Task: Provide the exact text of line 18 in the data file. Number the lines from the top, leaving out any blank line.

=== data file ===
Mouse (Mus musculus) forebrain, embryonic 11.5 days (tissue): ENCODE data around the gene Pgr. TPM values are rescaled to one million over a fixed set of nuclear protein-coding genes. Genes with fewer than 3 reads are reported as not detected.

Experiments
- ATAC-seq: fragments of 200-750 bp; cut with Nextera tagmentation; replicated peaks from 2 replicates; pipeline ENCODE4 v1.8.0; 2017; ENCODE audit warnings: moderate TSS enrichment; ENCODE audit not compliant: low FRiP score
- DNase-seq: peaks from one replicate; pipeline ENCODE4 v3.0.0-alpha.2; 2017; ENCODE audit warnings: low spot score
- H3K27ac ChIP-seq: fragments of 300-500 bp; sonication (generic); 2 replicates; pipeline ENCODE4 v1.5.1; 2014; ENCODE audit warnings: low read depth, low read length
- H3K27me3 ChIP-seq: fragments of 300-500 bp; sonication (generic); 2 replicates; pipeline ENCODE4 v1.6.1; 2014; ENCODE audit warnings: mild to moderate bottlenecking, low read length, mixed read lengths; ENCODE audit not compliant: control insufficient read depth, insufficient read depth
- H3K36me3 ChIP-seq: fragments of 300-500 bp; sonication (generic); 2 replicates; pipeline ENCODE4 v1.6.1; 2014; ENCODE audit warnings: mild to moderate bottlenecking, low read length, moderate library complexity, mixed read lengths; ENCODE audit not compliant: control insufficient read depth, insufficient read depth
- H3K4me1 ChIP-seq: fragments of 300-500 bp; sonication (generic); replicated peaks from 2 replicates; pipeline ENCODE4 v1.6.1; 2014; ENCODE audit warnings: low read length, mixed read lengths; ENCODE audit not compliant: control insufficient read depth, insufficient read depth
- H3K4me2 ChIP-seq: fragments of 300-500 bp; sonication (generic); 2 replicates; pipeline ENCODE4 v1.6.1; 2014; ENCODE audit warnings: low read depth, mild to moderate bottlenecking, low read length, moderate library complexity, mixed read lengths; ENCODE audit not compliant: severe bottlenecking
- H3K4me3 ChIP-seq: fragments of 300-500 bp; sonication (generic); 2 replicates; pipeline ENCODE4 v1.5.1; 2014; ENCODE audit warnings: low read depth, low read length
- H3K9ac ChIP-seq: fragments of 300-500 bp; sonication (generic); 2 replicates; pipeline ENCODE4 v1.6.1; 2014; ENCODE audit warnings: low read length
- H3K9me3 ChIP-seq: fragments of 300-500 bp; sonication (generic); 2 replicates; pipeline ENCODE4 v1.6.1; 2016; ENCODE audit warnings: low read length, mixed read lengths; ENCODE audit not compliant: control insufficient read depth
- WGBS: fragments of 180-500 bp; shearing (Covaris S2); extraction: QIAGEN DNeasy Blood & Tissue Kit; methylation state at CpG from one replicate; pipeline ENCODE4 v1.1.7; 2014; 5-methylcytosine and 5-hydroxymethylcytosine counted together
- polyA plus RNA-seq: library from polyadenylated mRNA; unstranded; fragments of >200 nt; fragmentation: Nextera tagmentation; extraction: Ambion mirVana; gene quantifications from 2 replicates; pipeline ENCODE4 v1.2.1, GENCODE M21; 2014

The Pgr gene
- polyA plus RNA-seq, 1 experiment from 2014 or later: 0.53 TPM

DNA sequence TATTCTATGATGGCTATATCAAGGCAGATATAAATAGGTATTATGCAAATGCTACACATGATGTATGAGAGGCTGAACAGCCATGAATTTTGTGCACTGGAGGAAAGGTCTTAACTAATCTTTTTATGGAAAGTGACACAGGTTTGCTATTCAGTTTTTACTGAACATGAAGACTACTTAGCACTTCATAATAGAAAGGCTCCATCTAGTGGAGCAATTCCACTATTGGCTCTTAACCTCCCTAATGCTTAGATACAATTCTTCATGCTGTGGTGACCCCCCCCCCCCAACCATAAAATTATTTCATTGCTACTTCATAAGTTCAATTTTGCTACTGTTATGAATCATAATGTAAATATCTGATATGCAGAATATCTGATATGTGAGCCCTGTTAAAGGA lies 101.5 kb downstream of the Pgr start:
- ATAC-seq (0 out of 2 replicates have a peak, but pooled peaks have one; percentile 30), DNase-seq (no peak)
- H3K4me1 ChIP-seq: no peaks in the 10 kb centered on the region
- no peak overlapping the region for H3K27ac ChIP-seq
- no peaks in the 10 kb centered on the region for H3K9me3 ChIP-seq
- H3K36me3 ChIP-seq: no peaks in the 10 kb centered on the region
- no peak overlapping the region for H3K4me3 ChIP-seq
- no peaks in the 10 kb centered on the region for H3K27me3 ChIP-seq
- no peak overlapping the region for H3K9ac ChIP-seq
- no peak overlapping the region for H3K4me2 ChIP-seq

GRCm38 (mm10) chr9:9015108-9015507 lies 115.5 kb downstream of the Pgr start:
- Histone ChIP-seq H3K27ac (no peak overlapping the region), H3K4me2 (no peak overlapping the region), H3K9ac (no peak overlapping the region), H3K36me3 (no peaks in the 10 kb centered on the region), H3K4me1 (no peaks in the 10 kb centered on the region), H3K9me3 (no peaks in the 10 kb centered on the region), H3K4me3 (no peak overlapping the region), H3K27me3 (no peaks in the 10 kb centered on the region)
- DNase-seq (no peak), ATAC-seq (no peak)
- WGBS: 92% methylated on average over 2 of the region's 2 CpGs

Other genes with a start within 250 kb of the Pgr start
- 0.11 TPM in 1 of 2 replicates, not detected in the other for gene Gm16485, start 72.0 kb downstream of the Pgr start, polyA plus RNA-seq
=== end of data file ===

- ATAC-seq (0 out of 2 replicates have a peak, but pooled peaks have one; percentile 30), DNase-seq (no peak)